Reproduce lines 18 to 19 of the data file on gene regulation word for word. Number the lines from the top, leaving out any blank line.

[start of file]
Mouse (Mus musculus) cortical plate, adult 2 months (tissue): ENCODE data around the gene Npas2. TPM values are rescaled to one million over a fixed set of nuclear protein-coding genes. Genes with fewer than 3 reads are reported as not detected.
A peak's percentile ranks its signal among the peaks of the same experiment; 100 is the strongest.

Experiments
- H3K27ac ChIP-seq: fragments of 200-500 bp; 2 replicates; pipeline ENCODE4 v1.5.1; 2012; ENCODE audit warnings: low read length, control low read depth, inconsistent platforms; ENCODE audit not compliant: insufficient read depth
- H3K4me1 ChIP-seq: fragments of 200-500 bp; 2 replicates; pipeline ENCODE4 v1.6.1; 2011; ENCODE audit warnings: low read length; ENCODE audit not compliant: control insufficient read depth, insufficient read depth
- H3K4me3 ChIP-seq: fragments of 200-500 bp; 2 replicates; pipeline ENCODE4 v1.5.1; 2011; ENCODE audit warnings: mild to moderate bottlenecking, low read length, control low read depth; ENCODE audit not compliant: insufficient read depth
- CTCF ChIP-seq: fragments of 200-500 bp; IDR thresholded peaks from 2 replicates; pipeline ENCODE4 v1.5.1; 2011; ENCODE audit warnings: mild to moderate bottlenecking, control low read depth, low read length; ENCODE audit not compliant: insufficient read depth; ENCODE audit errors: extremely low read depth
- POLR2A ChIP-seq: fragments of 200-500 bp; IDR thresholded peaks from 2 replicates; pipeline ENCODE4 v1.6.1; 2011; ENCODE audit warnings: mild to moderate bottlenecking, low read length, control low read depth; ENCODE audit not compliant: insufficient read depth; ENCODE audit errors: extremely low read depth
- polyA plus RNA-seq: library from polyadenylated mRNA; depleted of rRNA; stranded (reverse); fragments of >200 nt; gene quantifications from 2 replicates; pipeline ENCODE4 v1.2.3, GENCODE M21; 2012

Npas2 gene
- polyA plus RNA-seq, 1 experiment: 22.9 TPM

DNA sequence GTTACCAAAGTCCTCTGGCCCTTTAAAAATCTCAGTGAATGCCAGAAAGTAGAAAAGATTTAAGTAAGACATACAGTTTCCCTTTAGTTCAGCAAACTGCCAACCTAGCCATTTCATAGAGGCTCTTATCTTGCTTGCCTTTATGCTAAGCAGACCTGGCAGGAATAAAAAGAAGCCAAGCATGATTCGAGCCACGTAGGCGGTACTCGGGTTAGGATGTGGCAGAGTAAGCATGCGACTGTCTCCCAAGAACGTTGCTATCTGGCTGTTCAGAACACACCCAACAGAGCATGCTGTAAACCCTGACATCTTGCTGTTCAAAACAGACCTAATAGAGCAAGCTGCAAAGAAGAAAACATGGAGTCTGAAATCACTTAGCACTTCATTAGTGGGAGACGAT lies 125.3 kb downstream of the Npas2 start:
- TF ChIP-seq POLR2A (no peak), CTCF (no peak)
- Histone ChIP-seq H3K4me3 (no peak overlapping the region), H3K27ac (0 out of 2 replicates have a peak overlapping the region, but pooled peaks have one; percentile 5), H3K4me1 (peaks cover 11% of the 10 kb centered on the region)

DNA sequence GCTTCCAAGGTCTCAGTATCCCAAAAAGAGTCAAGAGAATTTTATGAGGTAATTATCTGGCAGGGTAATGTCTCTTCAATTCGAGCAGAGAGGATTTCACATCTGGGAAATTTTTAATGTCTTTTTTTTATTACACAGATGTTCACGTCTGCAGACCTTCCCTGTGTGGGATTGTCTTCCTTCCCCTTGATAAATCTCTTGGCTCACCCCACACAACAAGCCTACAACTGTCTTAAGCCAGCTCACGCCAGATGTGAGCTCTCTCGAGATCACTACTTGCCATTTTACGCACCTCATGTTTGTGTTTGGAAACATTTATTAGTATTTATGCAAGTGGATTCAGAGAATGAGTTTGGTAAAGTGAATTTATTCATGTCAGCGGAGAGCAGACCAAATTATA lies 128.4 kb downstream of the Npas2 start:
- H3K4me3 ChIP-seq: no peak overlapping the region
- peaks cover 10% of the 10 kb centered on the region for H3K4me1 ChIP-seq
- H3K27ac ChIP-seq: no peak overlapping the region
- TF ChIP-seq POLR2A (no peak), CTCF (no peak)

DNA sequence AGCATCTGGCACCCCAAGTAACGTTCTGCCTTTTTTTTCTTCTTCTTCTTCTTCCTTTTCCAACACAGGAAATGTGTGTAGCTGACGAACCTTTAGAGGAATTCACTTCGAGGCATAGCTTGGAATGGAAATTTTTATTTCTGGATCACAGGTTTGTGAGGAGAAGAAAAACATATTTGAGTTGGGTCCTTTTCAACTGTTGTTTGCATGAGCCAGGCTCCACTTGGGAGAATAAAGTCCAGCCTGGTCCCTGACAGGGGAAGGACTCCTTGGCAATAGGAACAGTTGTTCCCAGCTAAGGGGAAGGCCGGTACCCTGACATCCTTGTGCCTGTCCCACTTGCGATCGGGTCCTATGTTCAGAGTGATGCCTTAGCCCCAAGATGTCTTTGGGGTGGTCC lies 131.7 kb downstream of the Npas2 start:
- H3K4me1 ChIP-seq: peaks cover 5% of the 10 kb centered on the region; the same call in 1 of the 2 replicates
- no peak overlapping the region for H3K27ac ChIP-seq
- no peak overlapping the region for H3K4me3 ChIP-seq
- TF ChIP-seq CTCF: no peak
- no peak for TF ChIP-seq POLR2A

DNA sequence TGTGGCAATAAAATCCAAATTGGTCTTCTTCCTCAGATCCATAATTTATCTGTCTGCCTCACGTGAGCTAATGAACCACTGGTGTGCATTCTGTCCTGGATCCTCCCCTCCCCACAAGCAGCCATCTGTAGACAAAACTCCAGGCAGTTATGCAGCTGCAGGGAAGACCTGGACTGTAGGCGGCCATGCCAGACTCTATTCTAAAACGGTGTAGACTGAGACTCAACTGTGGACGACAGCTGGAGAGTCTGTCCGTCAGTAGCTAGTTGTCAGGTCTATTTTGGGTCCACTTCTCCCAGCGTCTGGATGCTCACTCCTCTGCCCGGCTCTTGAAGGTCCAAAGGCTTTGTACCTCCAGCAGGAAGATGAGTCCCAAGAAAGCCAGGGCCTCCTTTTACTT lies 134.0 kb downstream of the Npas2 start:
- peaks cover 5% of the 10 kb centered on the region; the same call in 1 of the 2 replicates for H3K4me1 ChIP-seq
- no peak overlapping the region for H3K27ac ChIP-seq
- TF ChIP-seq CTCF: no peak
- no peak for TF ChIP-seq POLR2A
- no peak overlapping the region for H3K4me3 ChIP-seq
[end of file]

- H3K27ac ChIP-seq: no peak overlapping the region
- TF ChIP-seq POLR2A (no peak), CTCF (no peak)